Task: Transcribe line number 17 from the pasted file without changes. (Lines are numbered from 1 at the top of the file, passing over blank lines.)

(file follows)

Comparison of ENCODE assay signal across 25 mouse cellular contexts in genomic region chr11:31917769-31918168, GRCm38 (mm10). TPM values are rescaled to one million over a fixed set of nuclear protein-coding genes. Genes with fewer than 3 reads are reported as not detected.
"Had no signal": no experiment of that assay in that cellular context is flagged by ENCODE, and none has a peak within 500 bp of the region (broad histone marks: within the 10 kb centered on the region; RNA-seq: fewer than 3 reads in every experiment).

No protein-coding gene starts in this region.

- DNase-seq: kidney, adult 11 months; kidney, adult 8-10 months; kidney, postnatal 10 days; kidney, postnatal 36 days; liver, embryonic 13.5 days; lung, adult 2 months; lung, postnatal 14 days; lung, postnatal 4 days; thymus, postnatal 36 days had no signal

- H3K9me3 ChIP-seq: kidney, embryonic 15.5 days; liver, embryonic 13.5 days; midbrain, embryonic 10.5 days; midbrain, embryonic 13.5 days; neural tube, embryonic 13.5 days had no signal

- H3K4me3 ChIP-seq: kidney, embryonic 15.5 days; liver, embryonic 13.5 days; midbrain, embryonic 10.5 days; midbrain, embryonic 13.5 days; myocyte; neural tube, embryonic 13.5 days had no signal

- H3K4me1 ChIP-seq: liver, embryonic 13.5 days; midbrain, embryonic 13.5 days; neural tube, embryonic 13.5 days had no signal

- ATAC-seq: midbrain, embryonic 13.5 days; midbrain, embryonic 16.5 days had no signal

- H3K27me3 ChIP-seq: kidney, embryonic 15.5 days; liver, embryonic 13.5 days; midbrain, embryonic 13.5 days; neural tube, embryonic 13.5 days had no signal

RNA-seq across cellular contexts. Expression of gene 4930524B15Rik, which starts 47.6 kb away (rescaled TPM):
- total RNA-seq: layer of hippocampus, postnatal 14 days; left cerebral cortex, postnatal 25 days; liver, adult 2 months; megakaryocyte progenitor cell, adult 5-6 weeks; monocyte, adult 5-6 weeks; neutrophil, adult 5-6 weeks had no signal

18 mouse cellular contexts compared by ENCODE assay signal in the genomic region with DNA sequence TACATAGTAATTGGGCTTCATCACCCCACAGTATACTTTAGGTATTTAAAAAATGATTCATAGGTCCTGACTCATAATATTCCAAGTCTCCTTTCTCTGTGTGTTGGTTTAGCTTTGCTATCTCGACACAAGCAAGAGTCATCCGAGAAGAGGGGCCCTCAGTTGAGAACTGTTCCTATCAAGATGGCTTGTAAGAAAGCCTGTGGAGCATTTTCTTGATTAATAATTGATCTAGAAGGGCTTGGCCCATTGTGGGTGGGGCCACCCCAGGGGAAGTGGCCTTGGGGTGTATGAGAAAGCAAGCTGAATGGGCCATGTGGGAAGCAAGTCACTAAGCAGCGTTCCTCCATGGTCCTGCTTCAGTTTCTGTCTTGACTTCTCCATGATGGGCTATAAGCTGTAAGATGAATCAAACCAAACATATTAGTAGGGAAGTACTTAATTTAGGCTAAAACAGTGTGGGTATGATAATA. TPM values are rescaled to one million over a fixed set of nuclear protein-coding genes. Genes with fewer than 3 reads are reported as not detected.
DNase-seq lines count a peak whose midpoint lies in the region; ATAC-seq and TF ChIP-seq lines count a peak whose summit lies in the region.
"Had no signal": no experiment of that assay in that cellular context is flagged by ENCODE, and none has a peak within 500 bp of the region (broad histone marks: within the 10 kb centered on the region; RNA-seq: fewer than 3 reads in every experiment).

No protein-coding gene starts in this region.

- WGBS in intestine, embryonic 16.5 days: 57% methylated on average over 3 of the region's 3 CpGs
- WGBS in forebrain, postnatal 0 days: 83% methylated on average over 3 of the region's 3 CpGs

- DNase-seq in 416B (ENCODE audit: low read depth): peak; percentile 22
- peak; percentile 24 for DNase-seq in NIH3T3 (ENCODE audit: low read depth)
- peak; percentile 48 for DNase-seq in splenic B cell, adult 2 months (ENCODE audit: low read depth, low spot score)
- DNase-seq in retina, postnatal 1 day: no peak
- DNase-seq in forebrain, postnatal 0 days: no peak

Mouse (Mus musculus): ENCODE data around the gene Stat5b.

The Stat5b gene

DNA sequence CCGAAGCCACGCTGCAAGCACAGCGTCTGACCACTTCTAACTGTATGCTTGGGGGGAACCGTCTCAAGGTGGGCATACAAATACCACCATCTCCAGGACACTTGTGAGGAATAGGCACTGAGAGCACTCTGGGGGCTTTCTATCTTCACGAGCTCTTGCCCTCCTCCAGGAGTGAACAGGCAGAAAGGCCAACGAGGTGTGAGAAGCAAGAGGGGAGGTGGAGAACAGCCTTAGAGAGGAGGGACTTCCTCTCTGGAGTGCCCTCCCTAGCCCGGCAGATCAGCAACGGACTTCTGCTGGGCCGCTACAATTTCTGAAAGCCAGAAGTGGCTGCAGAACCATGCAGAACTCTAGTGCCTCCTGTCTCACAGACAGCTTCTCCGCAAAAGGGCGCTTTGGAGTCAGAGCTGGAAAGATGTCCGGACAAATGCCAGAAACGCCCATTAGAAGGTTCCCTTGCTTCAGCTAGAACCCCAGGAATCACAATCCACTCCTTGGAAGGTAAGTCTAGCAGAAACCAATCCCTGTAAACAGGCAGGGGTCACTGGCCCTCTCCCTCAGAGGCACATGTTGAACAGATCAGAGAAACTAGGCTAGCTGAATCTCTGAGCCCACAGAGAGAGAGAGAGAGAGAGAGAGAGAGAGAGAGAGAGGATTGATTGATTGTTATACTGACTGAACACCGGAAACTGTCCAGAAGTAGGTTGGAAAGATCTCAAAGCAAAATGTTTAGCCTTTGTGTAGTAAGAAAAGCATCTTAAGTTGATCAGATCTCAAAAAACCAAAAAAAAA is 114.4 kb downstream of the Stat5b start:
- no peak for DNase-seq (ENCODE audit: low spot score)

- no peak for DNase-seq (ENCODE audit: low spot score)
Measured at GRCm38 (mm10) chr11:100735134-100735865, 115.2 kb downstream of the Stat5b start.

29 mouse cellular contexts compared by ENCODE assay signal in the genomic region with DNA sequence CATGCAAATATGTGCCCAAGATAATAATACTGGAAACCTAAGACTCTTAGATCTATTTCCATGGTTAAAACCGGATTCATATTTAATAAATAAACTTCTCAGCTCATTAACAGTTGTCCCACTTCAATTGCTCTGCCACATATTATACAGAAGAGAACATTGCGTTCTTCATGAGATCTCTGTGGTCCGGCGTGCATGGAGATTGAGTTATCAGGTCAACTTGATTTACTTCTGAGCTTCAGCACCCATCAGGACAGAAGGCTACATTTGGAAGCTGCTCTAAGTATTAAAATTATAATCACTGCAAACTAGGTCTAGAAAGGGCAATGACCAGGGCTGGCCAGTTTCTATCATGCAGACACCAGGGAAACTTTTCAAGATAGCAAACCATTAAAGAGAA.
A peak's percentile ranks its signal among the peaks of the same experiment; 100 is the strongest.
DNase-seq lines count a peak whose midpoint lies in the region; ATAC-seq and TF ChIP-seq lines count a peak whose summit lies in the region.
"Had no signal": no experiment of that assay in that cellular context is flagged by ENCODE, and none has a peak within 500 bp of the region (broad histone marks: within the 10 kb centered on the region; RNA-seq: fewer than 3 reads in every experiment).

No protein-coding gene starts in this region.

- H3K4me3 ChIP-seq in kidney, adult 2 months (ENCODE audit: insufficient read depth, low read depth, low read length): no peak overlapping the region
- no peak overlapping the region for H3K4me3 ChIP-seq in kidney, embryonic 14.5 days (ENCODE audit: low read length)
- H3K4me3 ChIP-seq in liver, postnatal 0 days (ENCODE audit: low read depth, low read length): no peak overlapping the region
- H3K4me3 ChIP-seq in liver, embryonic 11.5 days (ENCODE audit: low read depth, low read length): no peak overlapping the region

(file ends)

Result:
- WGBS in forebrain, postnatal 0 days: 83% methylated on average over 3 of the region's 3 CpGs